New Yorker cartoonist Bob Mankoff retrospective opens at Brooklyn Federal Court
The United States District Court for the Eastern District of New York hosted a gallery opening last Thursday for famous New Yorker magazine cartoonist Bob Mankoff. “The World of Bob Mankoff: A Cartoon Retrospective” will be at the Charles P. Sifton Gallery until Oct. 20.
“For this exhibit, we have gathered many of the most famous cartoons of Bob Mankoff, which were published over a long career,” said Chief Judge Dora Irizarry. “Some of his cartoons touch on the law and issues of justice, and all are just as timely today as when they were first published.”
Irizarry discussed her favorite cartoon, which has grown on her even more since she’s become the chief judge of the court.
“I have really come to relate to [it] since becoming chief of this court last year — a harried businessman at his desk, with a phone to his ear, reviewing his calendar and saying, ‘No, Thursday’s out. How about never — is never good for you?'”
Magistrate Judge Robert M. Levy introduced Mankoff, saying that Mondays always held a special place in his heart because it was the day The New Yorker came out.
“I would race my wife to read The New Yorker so that I could read the cartoons before anyone in my family saw,” Levy said.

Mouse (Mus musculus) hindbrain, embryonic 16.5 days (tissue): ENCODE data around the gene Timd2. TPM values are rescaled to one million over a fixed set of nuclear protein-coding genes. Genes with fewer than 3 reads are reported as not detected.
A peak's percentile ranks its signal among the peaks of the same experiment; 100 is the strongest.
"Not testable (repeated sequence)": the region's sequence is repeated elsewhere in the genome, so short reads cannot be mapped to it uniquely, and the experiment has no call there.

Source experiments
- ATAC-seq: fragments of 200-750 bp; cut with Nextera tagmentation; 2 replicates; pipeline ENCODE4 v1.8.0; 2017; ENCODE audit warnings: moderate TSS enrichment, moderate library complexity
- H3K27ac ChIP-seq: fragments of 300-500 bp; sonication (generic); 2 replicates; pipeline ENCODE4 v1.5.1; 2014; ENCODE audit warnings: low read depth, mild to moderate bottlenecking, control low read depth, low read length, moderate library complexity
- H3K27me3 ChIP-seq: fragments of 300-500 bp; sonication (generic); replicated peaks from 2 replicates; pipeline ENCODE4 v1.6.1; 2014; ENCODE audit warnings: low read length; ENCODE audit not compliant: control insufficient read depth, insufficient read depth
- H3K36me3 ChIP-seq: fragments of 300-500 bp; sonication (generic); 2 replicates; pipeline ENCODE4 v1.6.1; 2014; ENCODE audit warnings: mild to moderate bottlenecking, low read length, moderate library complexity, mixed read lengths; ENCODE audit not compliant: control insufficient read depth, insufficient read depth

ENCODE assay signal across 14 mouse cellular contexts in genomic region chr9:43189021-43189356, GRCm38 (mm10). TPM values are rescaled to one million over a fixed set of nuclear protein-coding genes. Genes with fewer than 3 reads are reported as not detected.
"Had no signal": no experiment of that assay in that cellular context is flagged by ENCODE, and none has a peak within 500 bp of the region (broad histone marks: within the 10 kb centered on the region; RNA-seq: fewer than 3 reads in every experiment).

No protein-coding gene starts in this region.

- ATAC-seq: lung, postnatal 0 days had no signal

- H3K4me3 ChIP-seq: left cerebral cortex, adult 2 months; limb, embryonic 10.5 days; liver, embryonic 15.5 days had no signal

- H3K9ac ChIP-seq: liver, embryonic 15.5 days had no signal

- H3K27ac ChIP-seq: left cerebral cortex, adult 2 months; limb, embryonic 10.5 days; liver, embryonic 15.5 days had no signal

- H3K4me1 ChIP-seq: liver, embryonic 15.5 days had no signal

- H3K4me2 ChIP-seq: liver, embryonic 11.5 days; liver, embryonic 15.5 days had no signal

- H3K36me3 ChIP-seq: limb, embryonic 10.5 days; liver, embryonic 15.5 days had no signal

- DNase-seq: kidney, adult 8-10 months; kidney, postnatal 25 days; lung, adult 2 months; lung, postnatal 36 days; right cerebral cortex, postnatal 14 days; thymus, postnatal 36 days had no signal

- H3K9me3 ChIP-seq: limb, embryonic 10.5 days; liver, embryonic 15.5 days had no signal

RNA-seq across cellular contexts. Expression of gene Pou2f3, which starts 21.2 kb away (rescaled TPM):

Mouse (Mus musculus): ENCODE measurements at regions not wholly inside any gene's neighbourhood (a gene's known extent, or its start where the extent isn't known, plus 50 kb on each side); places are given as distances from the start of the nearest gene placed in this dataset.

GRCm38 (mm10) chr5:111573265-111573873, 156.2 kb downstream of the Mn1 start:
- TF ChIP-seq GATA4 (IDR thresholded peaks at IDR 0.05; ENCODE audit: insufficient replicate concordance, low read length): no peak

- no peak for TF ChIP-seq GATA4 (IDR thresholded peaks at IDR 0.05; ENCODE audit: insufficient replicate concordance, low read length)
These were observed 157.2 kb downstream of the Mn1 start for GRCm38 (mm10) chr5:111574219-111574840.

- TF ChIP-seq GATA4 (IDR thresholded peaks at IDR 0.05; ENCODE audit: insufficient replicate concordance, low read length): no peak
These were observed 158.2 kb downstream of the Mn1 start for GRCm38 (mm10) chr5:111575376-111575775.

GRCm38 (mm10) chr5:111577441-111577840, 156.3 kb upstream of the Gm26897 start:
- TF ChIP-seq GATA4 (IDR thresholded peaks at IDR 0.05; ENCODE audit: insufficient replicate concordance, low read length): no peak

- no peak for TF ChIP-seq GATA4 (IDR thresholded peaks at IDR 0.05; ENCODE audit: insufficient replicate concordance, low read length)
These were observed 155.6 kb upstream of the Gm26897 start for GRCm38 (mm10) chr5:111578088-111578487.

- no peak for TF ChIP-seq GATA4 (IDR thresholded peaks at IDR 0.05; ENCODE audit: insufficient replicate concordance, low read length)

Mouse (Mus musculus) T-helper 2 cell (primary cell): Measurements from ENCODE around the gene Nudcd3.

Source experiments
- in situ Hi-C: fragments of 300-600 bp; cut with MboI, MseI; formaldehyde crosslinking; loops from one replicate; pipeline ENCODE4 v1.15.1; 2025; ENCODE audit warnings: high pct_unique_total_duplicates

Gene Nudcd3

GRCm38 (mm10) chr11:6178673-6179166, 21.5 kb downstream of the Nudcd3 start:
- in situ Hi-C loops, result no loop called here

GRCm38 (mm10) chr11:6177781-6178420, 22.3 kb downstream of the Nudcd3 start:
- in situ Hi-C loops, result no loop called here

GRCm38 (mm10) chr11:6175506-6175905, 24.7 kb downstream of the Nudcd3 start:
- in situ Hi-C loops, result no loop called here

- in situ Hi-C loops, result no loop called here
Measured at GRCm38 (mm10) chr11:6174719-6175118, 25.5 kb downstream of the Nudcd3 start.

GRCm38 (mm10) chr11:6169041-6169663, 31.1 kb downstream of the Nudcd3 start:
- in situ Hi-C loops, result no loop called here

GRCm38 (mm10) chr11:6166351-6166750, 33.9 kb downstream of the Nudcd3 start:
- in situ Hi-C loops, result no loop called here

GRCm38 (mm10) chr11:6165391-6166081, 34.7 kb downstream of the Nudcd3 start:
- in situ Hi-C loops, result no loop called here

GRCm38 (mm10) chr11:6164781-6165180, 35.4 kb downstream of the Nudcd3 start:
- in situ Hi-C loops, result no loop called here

“Cartoons are a fascinating art form that I don’t think people have appreciated enough,” Levy continued. “It’s a hybrid art form in many ways, a single image frozen in time. The meaning comes from a combination of the visual and the verbal. A change of caption can change the meaning. It’s an art form with seemingly endless possibilities.”
Mankoff was the cartoon editor at The New Yorker from 1997 until April 2017. He currently serves as the humor and cartoon editor at Esquire.
More than 950 of his cartoons have been published in The New Yorker. He has edited dozens of cartoon books and published four of his own. He is the author of “The Naked Cartoonist,” a book that was published in 2003 on the creative process behind making cartoons, and his memoir “How About Never — Is Never Good For You?,” which was published earlier this year.
“Bob Mankoff is an artist, a humorist, a social commentator with an eye for the incongruous and an ear for what’s been left unsaid,” Levy said. “If I were to try to explain to someone what the ’60s, ’70s or ’80s were like, I think I would go to a Mankoff cartoon before I would go to a history of the ’60s or ’70s because I think you get the feel of it a lot better.”
Mankoff almost didn’t become a cartoonist. He was just months away from completing a Ph.D in experimental psychology when he decided to quit against his parents’ wishes.
“When I told my dad that I was going to quit experimental psychology to become a cartoonist, he said, ‘You know they already have people who do that.'”
Mankoff explained that he took a few jobs as a cartoonist before he became a regular contributor at The New Yorker. The first cartoon he ever published was in The Saturday Review of Literature in 1974. It featured Superman standing in front of a personnel guy who is saying, “Faster than a speeding bullet, more powerful than a locomotive … no shorthand?”
“Cartoonists have a special vision,” Mankoff explained. “We look at the world in a certain way. I always say that we’re awake, being awake to all of the absurdities, all the strangeness, all the normalcy that we take for granted.”
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